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Wildfire Smoke's Impact on Musicians and How to Help

In times of increasing wildfires and the resulting smoke pollution, understanding the impacts and finding effective ways to protect ourselves from the harmful effects of wildfire smoke is crucial. Before we dive into how to mitigate the harmful effects of smoke exposure on musicians, let's discuss how wildfire smoke specifically affects musicians.

How Wildfire Smoke Effects Our Voice

The most obvious category to consider when discussing wildfire smoke exposure for musicians is how it affects the voice. According to the Center for Vocal Health, symptoms of voice changes related to smoke exposure include:

  • loss of vocal range

  • increased mucous production

  • hoarseness

  • voice fatigue

  • difficulty in head voice and mixed voice

  • easy loss of voice (after shorter periods of use)

How Wildfire Smoke Effects Our Lungs

According to the Environmental Protection Agency (EPA), the health effects of particle pollution exposure on our lungs can range from relatively minor such as respiratory tract irritation, to more serious health effects, like triggering asthma attacks. Fine particles are respiratory irritants, and exposure to high concentrations can cause persistent coughing, phlegm, wheezing, and difficulty breathing. Even in healthy people, exposure to fine particles can potentially lead to reductions in lung function and pulmonary inflammation, including our ability to filter out viruses and bacteria.

Whether its singing, using our lungs to play instruments, or heavy breathing to give a powerful performance, musicians are being impacted by wildfire smoke in the Northwest.

How to Care for Your Voice and Lungs During Wildfire Season

According to the experts at the Center for vocal health, there are home-based techniques singers can use to help soothe the effects of wildfire smoke on your voice.

Nasal Irrigation and Nasal Sprays

Because the smoke is inhaled and processed by our noses, this is the source of a lot of irritation and mucous production. Using nasal irrigation, like a neti pot, can clear particles from the nasal passages and help keep them hydrated.

Vocal Rest

Voice rest is also critical when the voice is swollen, so resting the voice is always a smart idea if you are experiencing adverse side effects of wildfire smoke. Just like athletes, musicians should be building in rest periods for their vocal cords, which are muscles, even if they are very small ones!

Extra Hydration

Hydration is effective at thinning out mucous and is a good general vocal health tip, even without smoke exposure. Be sure you drink above the recommended amount of water daily, and consider purchasing a humidifier.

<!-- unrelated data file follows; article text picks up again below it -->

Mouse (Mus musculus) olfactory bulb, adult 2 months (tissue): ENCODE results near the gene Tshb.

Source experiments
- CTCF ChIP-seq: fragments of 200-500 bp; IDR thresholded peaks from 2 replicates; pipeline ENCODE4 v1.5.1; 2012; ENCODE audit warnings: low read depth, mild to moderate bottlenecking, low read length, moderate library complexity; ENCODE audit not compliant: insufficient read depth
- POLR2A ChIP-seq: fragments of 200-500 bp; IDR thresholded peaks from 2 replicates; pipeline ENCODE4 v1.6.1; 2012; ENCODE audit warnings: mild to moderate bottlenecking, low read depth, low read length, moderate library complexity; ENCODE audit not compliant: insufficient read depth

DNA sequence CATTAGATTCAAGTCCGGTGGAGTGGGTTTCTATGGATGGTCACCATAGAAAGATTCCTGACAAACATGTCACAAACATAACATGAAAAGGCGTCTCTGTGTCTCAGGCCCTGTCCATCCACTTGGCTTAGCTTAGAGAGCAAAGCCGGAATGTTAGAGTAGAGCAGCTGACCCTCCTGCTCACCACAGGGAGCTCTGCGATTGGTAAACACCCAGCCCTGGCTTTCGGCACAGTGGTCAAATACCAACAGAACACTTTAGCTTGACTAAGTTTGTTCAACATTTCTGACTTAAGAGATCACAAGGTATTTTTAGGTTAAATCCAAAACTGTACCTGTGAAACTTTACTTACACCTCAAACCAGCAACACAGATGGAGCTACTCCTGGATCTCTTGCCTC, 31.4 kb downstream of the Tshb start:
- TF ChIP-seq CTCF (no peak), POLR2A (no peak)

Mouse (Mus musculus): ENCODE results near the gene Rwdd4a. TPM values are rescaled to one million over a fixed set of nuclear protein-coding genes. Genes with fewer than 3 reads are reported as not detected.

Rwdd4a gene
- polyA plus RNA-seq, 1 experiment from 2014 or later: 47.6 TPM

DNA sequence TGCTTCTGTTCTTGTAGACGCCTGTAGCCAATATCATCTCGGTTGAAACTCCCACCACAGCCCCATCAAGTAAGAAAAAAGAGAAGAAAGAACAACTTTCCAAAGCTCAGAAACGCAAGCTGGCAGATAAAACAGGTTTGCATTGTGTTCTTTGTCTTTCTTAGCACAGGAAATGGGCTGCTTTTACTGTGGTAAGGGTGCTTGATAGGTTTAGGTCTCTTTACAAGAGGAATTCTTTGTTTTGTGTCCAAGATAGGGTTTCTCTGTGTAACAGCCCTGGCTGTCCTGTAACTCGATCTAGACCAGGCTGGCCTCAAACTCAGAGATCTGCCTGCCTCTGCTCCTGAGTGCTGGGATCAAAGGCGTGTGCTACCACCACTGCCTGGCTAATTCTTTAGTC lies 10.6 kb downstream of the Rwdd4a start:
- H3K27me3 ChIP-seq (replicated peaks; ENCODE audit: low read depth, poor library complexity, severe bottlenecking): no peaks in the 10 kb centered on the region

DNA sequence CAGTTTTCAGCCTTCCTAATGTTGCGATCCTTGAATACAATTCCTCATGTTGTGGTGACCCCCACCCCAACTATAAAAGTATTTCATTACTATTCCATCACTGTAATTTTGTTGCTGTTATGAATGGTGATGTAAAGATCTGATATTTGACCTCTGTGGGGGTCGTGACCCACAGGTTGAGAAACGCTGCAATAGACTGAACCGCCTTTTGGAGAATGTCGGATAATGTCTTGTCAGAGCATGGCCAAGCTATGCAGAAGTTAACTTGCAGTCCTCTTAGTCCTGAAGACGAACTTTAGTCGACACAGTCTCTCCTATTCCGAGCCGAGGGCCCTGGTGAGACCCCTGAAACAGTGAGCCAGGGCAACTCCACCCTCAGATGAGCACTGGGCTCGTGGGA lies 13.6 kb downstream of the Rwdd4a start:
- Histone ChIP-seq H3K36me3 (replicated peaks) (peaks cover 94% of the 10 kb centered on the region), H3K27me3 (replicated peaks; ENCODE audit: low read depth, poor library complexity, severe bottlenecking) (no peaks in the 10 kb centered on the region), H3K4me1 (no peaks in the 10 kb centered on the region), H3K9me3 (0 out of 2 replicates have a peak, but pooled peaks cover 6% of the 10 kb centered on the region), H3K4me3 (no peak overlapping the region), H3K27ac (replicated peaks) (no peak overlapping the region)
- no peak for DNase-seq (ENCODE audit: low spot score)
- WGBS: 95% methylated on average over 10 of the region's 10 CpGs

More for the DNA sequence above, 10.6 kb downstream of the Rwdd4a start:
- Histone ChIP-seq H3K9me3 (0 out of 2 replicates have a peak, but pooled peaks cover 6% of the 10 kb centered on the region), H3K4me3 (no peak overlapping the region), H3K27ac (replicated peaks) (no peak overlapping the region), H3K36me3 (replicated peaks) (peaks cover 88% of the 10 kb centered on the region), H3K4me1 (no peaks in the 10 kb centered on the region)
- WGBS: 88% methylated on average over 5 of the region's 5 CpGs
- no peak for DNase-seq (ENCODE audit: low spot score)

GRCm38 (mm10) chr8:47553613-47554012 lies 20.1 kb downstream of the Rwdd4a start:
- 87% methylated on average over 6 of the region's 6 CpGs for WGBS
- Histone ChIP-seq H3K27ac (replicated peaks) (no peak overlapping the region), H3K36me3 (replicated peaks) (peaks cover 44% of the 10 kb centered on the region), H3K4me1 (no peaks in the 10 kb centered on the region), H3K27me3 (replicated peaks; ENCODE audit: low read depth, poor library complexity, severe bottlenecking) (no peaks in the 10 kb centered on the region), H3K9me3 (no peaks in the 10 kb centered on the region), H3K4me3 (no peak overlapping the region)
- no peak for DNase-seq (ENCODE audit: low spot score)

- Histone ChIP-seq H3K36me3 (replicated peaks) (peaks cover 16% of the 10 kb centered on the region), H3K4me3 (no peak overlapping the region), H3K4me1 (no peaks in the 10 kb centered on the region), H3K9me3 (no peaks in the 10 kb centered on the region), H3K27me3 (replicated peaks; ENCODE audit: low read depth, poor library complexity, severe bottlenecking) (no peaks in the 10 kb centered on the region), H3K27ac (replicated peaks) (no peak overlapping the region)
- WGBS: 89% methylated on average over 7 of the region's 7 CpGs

Filter Your Indoor Air

HEPA filters are highly effective in limiting particulate in the air and should be considered for musicians in the Pacific Northwest, where we have annual exposure to wildfire smoke. You can create an affordable and efficient air filtration system at home using a simple box fan and a high-quality air filter.

How to Build a DIY Box Fan Air Filter

There are super simple DIY approaches that allow you to impact your indoor air quality and provide a cost-effective alternative to expensive commercial air purifiers. Let's dive in and discover how you can breathe cleaner, healthier air amidst challenging environmental conditions.

The Simplest approach: Tape your Merv 11 or above HEPA filter to the back of your box fan

The quickest, cheapest option is to tape a Merv 11 or above HEPA filter to the back of the box fan. Ensure the filter is completely sealed with tape around the edges, and the filter is facing the correct direction.

Alternative DIY Box Fan Air Filter Option: The Corsi-Rosenthal box Fan Filter

To create the Corsi-Rosenthaul Box Fan Filter, you need one box fan, four (can also be done with two in a triangle configuration) Merv 11 or above air filters, duct tape, and some cut-out cardboard. Most boxes can be constructed in less than 45 minutes, with materials costing about $80 to $100.

How to assemble this DIY room air purifier:

  1. Arrange the four air filters in a square (or triangle if using two filters).

  2. Secure the air filters together with duct tape as you create the shape. Seal the edges with duct tape between the filters.

  3. If using the square shape, place the fan on top of the filter square. Orient the fan so that the air is directed up towards the ceiling. If using a triangle configuration the fan should be placed standing upright with airflow facing out.

  4. Add a shroud to the top of the box fan. The circle should be centered on the fan. Create a shroud for the fan by cutting an 18-inch circle in the middle of the cardboard to block off the corners of the fan without blocking the airflow. Use duct tape to secure the shroud. If using the triangle configuration, create a triangle shroud for the top and bottom of the triangle to

  5. Plug the fan in, turn it on, and enjoy cleaner air!

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